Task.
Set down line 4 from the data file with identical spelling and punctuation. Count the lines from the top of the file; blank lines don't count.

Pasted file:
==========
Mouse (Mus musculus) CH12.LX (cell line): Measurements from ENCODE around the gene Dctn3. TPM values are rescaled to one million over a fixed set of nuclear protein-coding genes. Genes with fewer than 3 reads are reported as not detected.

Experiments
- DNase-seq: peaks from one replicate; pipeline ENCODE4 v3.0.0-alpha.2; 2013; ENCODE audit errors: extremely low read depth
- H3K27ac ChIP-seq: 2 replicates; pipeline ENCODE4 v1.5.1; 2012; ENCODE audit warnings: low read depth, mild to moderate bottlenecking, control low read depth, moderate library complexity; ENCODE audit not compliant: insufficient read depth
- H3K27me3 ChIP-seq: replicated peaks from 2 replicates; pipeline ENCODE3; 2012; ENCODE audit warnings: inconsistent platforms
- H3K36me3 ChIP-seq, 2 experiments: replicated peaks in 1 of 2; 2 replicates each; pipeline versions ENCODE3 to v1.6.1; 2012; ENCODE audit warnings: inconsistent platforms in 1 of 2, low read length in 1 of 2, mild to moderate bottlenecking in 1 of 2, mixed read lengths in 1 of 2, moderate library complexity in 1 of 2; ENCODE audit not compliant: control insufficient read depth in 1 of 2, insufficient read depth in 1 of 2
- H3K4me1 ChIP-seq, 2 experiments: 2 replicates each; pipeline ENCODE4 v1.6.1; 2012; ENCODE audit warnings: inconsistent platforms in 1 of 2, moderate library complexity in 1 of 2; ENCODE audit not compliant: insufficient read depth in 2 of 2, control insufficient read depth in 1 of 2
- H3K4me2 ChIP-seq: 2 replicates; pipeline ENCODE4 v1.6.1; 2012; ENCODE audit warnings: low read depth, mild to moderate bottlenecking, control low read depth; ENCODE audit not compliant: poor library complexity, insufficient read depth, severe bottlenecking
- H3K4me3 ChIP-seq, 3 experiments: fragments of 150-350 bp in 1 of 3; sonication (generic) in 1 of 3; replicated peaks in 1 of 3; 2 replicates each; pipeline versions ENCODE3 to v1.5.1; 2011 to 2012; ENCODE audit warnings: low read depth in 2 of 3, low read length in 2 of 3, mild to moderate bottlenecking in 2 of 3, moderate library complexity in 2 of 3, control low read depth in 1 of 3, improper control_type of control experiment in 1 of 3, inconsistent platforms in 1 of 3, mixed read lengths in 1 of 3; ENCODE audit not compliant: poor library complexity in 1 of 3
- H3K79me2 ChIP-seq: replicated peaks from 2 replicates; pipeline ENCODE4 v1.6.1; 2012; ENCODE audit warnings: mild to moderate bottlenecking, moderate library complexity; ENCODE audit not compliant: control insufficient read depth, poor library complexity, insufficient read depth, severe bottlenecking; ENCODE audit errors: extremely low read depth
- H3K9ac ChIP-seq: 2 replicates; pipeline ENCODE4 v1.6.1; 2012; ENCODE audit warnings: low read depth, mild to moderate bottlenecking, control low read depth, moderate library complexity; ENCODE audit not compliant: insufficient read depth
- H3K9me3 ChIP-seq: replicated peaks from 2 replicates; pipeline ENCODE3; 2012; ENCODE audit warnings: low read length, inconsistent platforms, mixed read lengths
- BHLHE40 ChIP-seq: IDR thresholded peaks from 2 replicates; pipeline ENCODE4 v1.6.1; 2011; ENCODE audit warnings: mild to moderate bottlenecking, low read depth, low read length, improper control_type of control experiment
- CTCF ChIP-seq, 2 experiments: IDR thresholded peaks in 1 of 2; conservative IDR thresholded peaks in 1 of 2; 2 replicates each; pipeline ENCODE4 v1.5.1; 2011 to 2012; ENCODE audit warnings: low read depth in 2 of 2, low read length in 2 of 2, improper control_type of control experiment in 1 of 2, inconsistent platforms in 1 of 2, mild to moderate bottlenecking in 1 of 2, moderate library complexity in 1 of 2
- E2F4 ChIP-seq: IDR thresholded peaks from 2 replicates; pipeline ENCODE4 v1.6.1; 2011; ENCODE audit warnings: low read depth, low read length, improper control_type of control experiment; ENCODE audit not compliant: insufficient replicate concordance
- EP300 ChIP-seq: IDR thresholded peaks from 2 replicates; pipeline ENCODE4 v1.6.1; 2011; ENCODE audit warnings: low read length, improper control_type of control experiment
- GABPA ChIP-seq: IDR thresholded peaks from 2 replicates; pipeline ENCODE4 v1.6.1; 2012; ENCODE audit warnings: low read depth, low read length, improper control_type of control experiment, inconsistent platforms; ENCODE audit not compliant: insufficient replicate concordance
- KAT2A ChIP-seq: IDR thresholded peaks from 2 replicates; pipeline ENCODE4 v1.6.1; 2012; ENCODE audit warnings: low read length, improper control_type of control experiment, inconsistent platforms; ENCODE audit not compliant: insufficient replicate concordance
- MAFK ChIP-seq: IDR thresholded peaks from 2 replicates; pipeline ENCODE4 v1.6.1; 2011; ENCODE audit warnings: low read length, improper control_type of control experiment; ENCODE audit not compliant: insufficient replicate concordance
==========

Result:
- H3K27ac ChIP-seq: 2 replicates; pipeline ENCODE4 v1.5.1; 2012; ENCODE audit warnings: low read depth, mild to moderate bottlenecking, control low read depth, moderate library complexity; ENCODE audit not compliant: insufficient read depth